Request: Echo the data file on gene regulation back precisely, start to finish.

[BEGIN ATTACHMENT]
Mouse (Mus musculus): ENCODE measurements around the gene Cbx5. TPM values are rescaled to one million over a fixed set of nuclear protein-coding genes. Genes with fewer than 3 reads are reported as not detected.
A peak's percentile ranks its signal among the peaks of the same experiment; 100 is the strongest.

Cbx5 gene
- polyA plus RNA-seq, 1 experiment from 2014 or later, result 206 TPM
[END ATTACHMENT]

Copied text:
Mouse (Mus musculus): ENCODE measurements around the gene Cbx5. TPM values are rescaled to one million over a fixed set of nuclear protein-coding genes. Genes with fewer than 3 reads are reported as not detected.
A peak's percentile ranks its signal among the peaks of the same experiment; 100 is the strongest.

Cbx5 gene
- polyA plus RNA-seq, 1 experiment from 2014 or later, result 206 TPM